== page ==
tue 16/04/2024

National Youth Choir of Scotland, RSNO, Bell / Quasthoff, Amatis Trio, Edinburgh International Festival 2023 review - from the heights to the depths | reviews, news & interviews

National Youth Choir of Scotland, RSNO, Bell / Quasthoff, Amatis Trio, Edinburgh International Festival 2023 review - from the heights to the depths

National Youth Choir of Scotland, RSNO, Bell / Quasthoff, Amatis Trio, Edinburgh International Festival 2023 review - from the heights to the depths

Heavenly young voices, too much talking from a former bass-baritone

The National Youth Choir of Scotland outside the Philharmonie de ParisChristopher Bell

The National Youth Choir of Scotland have the most easily pronounceable acronym in Scottish music: everyone up here knows who you’re talking about when you mention NYCOS.

They’ve been going from strength to strength under their Artistic Director, Christopher Bell, and their Edinburgh International Festival concert with the Royal Scottish National Orchestra (★★★★★) showcased two very different sides of their considerable skills.

The first thing you noticed in their performance of Britten’s Rejoice in the Lamb was the clarity of their articulation of what is a very chewy text, but they turned this to their advantage in the impressive linear crescendo of the opening, before playfully turning over all the different elements of creation that were rejoicing in turn. A touch of angst entered their sound during the passage about hardships, before an ending of brilliant brightness, with focused Hallelujahs bringing out the ringing beauty of their sopranos.

Christopher BellFrom Britten’s clear sunshine the young singers then showed themselves to be equally comfortable in the dusky half-light of Duruflé’s Requiem, with its diaphanous textures and rippling word-painting. Here the choir’s sound was soft and warm while retaining its clarity, demonstrated most clearly in the Offertory with its sharply focused alto opening, leading into the urgent, unison drama of the judgement scenes, before ethereal sopranos hailed redemption. Bell (pictured left) conducted the music sympathetically, achieving the right balance of choir and orchestra even in the high drama of the Sanctus and Libera Me. The RSNO responded with just the right level of punch.

This is a work of meditative interior textures, more about violas and cellos than violins and brass, and they summoned up some beautiful sound painting to match the choir, nowhere more so than in the gorgeous effect with harp and celesta in the final In Paradisum. Paul Grant’s declamatory baritone and Catriona Morison’s lustrous mezzo-soprano only enhanced the beauty of both drama and sound. Intermittently through the piece, a small child was dancing in the aisle of the stalls, and who could blame her?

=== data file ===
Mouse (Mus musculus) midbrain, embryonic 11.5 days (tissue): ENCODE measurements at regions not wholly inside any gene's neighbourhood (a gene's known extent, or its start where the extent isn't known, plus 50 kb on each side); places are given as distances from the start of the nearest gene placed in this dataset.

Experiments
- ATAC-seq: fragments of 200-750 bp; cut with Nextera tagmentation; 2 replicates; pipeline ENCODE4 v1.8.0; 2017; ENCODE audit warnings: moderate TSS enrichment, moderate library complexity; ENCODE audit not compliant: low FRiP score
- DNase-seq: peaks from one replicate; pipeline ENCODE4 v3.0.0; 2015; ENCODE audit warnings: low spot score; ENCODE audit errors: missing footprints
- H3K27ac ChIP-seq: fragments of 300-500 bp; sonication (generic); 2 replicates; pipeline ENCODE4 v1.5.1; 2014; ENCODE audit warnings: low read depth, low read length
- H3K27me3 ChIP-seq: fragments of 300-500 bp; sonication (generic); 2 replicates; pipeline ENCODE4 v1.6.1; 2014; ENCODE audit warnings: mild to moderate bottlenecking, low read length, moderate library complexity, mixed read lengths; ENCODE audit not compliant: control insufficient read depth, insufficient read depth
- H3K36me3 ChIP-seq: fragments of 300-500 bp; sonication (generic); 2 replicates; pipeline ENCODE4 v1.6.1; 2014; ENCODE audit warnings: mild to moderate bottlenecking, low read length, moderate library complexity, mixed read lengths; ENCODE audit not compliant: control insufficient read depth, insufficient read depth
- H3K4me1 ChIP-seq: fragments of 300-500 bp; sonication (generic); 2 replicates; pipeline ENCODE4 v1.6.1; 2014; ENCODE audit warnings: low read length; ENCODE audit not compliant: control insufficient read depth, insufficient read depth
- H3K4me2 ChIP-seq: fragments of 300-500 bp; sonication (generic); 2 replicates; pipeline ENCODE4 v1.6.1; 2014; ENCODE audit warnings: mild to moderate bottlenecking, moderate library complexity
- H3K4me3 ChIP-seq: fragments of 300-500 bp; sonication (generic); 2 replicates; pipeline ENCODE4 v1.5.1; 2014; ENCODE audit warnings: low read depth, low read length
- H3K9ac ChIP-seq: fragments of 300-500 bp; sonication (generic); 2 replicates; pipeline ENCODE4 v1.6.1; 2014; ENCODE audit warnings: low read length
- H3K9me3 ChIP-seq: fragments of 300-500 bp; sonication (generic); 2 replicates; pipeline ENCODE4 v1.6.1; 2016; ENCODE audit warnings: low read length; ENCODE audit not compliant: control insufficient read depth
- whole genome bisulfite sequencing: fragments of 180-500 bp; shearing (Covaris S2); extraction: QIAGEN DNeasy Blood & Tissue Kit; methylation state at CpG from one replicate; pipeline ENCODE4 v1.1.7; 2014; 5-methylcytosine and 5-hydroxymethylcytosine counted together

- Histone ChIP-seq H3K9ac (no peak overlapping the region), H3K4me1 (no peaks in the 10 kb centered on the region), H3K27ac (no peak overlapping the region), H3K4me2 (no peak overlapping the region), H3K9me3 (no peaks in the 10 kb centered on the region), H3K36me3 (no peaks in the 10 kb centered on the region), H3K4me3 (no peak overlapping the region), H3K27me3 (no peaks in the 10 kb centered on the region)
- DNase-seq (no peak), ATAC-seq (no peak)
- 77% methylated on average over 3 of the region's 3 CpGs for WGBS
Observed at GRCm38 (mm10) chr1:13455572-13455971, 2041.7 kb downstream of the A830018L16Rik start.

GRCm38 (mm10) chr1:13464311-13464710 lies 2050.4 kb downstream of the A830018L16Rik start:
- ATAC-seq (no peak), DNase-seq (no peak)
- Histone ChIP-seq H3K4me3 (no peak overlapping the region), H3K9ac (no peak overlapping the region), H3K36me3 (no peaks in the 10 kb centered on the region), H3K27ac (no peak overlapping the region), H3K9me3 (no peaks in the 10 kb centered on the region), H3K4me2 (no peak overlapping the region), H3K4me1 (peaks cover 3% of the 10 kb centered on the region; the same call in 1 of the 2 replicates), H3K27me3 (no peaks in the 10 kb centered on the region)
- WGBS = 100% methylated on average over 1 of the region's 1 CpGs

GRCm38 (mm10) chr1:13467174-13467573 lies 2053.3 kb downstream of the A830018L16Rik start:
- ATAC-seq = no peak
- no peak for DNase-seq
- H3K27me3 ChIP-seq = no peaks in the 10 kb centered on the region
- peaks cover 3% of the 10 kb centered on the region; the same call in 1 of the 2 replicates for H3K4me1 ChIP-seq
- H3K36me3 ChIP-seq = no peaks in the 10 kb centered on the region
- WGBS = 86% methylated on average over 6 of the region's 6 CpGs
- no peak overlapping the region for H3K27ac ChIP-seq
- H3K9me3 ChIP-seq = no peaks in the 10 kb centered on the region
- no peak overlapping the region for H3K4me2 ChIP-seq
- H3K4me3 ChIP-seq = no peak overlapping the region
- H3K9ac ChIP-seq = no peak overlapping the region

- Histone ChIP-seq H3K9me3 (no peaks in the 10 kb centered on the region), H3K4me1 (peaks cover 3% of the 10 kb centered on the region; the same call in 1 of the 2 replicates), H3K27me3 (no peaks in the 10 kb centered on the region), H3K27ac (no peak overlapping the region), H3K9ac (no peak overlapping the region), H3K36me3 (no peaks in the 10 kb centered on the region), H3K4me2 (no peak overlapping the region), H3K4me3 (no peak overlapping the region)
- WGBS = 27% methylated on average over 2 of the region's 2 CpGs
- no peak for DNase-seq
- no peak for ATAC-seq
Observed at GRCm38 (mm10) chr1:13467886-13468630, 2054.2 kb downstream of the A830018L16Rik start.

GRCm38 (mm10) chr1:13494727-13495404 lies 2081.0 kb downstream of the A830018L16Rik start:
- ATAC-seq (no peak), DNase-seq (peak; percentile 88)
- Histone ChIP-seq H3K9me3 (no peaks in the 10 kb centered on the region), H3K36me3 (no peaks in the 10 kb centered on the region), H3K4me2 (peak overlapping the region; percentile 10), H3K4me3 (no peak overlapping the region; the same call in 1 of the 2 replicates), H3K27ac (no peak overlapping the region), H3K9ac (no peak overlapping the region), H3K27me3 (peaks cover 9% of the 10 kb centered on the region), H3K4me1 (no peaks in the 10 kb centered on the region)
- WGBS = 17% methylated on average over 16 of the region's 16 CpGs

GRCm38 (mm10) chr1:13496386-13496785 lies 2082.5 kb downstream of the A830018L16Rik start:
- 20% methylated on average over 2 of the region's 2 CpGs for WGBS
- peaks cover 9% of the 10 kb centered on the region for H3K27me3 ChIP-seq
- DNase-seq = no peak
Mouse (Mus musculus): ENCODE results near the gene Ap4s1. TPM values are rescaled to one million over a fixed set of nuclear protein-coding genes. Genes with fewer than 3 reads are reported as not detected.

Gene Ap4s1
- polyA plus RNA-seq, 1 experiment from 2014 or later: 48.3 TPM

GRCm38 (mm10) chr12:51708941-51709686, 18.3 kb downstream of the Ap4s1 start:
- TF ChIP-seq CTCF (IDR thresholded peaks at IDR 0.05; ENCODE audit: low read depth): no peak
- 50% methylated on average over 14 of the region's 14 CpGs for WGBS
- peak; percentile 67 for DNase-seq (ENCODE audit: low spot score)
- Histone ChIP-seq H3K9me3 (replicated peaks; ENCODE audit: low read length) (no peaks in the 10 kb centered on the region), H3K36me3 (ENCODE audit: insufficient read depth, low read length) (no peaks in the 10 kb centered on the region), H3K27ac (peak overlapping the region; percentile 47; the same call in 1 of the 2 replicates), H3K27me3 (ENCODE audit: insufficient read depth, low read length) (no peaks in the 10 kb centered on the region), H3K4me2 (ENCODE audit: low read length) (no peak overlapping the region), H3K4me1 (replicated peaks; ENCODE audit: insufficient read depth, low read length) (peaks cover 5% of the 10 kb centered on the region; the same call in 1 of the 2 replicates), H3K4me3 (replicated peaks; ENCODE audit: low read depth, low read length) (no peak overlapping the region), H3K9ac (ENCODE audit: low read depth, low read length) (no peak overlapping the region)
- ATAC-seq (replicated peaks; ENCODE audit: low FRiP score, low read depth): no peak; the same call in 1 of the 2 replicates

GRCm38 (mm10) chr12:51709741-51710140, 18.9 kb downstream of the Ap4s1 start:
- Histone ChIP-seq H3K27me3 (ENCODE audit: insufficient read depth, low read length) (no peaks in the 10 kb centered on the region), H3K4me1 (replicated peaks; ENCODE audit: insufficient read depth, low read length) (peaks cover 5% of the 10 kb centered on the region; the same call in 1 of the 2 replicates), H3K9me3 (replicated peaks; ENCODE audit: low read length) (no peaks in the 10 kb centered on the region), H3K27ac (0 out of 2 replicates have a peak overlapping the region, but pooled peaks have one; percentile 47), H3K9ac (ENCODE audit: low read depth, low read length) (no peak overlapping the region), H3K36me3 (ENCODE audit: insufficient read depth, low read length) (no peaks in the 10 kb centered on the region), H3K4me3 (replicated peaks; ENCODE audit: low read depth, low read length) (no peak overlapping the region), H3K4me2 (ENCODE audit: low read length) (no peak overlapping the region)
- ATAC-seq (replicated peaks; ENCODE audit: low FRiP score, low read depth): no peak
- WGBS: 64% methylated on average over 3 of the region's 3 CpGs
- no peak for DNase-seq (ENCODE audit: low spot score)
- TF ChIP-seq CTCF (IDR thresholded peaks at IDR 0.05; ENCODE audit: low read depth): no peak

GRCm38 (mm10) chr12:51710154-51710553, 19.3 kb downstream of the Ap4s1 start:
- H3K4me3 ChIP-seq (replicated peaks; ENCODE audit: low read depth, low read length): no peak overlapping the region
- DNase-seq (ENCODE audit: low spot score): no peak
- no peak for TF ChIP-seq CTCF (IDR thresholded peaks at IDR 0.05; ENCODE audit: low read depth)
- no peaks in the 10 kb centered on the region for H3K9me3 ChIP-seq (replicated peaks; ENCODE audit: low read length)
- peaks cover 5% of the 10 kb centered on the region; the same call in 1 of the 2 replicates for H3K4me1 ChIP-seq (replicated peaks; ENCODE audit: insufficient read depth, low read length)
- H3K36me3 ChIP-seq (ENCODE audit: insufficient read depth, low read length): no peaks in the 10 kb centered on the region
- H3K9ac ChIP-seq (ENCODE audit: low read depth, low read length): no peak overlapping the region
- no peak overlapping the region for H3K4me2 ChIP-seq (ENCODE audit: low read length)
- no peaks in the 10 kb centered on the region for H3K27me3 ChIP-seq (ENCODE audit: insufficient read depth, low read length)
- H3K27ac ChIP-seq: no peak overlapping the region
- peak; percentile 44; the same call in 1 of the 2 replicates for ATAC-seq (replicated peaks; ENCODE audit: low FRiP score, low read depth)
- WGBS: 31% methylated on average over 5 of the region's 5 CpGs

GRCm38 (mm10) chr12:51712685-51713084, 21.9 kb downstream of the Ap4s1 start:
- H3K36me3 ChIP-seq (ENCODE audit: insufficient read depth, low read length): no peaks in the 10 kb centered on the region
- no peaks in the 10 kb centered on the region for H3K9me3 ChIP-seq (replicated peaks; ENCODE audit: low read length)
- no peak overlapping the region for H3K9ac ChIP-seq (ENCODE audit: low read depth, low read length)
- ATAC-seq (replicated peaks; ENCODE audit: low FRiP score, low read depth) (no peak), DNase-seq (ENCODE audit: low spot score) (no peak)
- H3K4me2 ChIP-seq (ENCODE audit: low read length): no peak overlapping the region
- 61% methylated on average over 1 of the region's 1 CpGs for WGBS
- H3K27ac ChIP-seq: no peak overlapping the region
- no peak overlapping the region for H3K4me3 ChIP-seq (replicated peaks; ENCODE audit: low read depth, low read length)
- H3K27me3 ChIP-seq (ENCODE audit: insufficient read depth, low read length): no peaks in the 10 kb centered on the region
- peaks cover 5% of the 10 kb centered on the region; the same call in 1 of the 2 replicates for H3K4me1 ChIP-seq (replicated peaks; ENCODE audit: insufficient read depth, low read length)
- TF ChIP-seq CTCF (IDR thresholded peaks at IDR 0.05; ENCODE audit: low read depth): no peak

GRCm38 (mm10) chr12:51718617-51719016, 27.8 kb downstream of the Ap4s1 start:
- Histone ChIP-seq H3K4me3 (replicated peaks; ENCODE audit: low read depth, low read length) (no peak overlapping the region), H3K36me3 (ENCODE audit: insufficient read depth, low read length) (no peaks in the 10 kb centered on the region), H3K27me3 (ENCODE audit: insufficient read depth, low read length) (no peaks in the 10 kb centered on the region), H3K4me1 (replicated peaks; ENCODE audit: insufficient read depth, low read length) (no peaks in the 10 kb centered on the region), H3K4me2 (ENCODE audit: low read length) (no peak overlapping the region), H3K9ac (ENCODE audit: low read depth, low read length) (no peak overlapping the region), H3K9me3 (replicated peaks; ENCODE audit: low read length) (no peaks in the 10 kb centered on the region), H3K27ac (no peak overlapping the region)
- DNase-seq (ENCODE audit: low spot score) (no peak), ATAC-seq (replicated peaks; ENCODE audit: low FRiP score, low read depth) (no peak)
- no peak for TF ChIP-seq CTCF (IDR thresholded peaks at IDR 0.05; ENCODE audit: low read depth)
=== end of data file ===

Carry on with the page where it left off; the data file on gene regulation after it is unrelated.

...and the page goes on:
There was a singer but no singing in the Queen’s Hall the following morning. Thomas Quasthoff (pictured below) has retired from singing baritone, but he has been pressed into service as a narrator in several recent Edinburgh Festivals, most recently in Saturday evening’s Magic Flute. He was the reader for Monday’s concert with the Amatis Trio, a programme on the theme of Humanity in War, with a sequence of music interspersed with letters and diary entries, mostly from soldiers who served in the trenches of the First World War (★★★). Thomas QuasthoffI’m a big fan of intelligently curated programmes along these lines, but they’re dashed hard to pull off, and this one faltered on several fronts. The central one was that the connection between the words and the music often seemed rather arbitrary. A diary entry about the Russians was followed by some Shostakovich, a letter from the Suffragette Union was followed by (admittedly delightful) music by a German-American female composer. The connection was always there if you looked hard enough, but it often seemed a little laboured and not especially natural.

Quasthoff still has a voice that’s a delight to listen to, but his pronunciation of several English words was “eccentric” (or, perhaps, “unrehearsed”). Furthermore, far less would have done. In several cases the extended narrations went on for longer than the accompanying music.

The Amatis Trio played that music very beautifully, with two pieces by Schubert (the Notturno, moving in blissful thirds, and the slow movement from the Second Piano Trio, combining purposeful tread with lyrical keening) sounding particularly lovely. As a whole, though, this well-intentioned programme didn’t cohere.

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